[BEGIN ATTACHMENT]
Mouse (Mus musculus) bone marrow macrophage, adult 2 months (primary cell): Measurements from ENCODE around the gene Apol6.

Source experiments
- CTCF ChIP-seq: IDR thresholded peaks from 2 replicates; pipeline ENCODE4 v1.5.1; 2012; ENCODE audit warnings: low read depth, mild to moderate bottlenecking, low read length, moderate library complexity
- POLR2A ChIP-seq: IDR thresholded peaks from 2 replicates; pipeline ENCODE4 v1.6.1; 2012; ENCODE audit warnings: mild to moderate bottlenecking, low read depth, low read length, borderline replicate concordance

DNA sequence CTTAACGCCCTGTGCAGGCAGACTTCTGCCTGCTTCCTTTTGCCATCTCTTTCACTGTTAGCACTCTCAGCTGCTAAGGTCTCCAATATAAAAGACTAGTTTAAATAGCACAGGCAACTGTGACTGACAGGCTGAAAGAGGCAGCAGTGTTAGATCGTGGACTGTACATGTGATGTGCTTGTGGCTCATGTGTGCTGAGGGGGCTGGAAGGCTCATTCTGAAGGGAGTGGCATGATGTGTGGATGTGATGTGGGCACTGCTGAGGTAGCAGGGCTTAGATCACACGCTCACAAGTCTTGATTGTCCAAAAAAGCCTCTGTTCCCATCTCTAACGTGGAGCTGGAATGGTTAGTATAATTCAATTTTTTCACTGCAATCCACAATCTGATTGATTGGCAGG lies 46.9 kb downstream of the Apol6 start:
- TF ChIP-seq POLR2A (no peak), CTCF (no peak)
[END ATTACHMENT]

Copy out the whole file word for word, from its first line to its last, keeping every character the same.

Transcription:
Mouse (Mus musculus) bone marrow macrophage, adult 2 months (primary cell): Measurements from ENCODE around the gene Apol6.

Source experiments
- CTCF ChIP-seq: IDR thresholded peaks from 2 replicates; pipeline ENCODE4 v1.5.1; 2012; ENCODE audit warnings: low read depth, mild to moderate bottlenecking, low read length, moderate library complexity
- POLR2A ChIP-seq: IDR thresholded peaks from 2 replicates; pipeline ENCODE4 v1.6.1; 2012; ENCODE audit warnings: mild to moderate bottlenecking, low read depth, low read length, borderline replicate concordance

DNA sequence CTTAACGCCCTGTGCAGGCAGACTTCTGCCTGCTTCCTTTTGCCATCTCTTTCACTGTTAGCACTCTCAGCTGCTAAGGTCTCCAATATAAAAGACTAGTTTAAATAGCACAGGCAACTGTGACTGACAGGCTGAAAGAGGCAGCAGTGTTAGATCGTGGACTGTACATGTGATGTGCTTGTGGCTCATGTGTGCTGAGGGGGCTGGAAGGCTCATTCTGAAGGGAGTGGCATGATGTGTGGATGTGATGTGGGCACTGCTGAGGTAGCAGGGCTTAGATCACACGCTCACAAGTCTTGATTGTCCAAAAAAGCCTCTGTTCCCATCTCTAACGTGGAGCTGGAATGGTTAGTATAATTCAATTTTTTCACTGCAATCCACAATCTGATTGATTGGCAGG lies 46.9 kb downstream of the Apol6 start:
- TF ChIP-seq POLR2A (no peak), CTCF (no peak)